Now THAT'S what we call a security hole!

It's the early 1990s, and this pilot fish works at a hospital that takes security seriously for its minicomputer.

"The computer room had one entrance through a secured room to the main floor of the hospital," fish says. "The glass was steel reinforced safety glass. The operators could enter the computer room via a locked door that had a mechanical cipher lock.

"One day, during some required maintenance, user access to the computer was shut down. The operator on duty took the opportunity to take a smoke break.

"Upon his return, he discovered that the mechanical lock had broken. This was the less-expensive lock without the backup regular cylinder lock.

"Facilities maintenance was consulted, and it was decided a small access door would be cut into the computer room from a dead space between the computer room and an adjacent work room.

"That door was deemed so essential that after I left the job, the unsecured access hole was re-framed as an emergency door. I think a cipher lock upgrade would have been a better long-term solution than the security hole."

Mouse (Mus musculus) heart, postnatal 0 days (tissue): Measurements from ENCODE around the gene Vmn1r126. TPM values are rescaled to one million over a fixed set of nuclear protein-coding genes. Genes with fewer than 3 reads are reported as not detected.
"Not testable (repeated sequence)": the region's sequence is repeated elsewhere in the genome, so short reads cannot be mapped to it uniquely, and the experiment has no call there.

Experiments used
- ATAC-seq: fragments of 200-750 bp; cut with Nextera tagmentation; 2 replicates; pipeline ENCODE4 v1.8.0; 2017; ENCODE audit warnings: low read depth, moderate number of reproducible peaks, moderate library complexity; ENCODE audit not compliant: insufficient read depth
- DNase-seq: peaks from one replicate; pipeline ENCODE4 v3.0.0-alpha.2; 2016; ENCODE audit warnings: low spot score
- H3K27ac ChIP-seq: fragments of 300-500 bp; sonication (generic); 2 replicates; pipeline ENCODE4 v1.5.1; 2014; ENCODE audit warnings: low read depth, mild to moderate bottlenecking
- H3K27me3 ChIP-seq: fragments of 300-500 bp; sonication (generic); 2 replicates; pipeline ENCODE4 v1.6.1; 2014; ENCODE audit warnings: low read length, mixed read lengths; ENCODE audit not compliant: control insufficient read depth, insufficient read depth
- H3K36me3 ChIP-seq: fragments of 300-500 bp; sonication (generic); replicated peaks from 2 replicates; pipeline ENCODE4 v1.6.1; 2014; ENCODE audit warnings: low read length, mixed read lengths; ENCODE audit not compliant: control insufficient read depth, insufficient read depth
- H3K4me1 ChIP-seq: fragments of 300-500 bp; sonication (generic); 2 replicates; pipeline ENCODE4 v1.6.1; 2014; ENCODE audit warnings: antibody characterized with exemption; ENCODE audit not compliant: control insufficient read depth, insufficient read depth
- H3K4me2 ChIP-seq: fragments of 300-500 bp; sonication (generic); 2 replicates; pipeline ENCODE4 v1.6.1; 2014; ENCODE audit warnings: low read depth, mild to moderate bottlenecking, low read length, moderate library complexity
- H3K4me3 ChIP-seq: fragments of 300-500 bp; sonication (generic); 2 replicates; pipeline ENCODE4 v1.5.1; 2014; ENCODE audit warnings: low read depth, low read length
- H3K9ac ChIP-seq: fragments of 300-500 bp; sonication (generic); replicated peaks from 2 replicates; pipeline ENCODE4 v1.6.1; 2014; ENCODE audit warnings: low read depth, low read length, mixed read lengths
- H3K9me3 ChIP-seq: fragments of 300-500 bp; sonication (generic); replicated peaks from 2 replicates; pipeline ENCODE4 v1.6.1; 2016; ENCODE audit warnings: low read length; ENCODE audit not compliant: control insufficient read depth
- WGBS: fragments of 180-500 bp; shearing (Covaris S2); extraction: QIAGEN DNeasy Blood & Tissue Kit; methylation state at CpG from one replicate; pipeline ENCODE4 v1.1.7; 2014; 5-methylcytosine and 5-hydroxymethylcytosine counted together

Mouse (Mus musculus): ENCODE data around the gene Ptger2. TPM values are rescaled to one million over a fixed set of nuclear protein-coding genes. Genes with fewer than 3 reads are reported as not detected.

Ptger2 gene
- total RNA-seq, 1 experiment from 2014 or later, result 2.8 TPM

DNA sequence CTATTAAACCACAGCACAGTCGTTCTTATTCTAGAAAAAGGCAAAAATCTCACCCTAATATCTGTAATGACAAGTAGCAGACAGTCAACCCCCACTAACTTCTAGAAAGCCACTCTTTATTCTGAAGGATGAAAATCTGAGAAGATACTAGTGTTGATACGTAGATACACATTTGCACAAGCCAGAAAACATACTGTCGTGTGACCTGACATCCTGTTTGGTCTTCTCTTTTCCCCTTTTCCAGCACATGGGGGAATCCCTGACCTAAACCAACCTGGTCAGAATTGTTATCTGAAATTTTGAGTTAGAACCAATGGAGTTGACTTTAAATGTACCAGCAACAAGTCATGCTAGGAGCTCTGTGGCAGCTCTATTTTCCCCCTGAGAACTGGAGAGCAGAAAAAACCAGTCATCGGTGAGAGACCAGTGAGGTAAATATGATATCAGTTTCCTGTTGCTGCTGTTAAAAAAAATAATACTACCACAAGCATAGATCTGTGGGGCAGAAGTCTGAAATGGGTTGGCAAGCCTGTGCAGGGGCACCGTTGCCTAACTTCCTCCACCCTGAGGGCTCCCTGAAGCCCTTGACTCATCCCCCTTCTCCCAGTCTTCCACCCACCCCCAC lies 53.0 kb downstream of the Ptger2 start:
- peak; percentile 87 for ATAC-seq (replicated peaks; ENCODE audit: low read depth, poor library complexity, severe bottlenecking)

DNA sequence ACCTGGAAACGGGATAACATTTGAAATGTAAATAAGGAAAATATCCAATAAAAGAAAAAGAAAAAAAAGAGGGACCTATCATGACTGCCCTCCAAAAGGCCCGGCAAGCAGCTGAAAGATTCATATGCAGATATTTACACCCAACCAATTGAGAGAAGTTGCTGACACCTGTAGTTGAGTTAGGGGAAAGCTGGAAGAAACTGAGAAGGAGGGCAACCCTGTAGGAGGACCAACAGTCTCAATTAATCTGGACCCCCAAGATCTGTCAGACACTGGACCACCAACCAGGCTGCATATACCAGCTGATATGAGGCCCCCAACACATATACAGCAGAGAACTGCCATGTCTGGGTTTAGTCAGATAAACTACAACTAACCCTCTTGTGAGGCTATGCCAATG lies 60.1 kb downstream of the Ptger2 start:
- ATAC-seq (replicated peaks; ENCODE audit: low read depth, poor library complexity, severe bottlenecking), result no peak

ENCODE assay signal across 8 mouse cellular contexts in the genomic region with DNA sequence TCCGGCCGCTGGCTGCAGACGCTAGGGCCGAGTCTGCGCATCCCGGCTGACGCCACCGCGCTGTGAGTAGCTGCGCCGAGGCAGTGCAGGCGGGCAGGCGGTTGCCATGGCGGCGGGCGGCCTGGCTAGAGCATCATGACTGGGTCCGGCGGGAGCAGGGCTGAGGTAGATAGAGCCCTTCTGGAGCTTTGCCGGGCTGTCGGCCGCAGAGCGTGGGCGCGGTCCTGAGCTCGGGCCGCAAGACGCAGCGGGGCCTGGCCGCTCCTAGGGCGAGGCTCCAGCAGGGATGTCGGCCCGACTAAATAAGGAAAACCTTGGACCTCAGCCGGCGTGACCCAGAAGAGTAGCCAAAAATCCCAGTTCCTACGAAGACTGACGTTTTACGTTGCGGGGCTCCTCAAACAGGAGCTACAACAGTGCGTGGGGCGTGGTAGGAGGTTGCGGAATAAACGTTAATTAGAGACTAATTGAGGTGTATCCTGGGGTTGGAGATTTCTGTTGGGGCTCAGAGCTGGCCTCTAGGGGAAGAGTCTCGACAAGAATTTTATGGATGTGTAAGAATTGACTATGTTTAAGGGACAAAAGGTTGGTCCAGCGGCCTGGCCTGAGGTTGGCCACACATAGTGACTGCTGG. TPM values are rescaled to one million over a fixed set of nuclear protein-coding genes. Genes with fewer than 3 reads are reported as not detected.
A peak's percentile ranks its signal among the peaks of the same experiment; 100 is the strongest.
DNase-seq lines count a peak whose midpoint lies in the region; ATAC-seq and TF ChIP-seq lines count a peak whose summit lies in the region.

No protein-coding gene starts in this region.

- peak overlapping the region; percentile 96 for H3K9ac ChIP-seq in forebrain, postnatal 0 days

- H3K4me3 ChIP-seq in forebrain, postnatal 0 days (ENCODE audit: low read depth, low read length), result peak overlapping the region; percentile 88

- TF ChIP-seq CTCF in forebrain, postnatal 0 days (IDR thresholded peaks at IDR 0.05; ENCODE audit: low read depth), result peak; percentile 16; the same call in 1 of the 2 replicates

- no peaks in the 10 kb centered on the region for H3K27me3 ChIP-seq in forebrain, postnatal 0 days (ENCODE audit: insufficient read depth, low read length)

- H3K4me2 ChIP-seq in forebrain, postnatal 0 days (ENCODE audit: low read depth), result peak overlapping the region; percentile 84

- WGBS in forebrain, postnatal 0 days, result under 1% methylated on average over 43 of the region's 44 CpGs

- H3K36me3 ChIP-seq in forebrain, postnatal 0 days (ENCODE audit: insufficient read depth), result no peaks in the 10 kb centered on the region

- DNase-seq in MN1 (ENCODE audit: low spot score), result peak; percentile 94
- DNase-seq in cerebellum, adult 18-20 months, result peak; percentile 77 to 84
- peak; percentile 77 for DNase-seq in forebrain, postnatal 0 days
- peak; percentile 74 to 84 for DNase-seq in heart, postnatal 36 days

Open up to Sharky. Send me your true tale of IT life at sharky@computerworld.com. I'll file off the identifying marks and send you a sharp Shark shirt if I use it. Add your comments below, and read some great old tales in the Sharkives.

Get your daily dose of out-takes from the IT Theater of the Absurd delivered directly to your Inbox. Subscribe now to the Daily Shark Newsletter.

To express your thoughts on Computerworld content, visit Computerworld's Facebook page, LinkedIn page and Twitter stream.
Related:
Windows 10 annoyances and solutions
Shop Tech Products at Amazon
Notice to our Readers
We're now using social media to take your comments and feedback. Learn more about this here.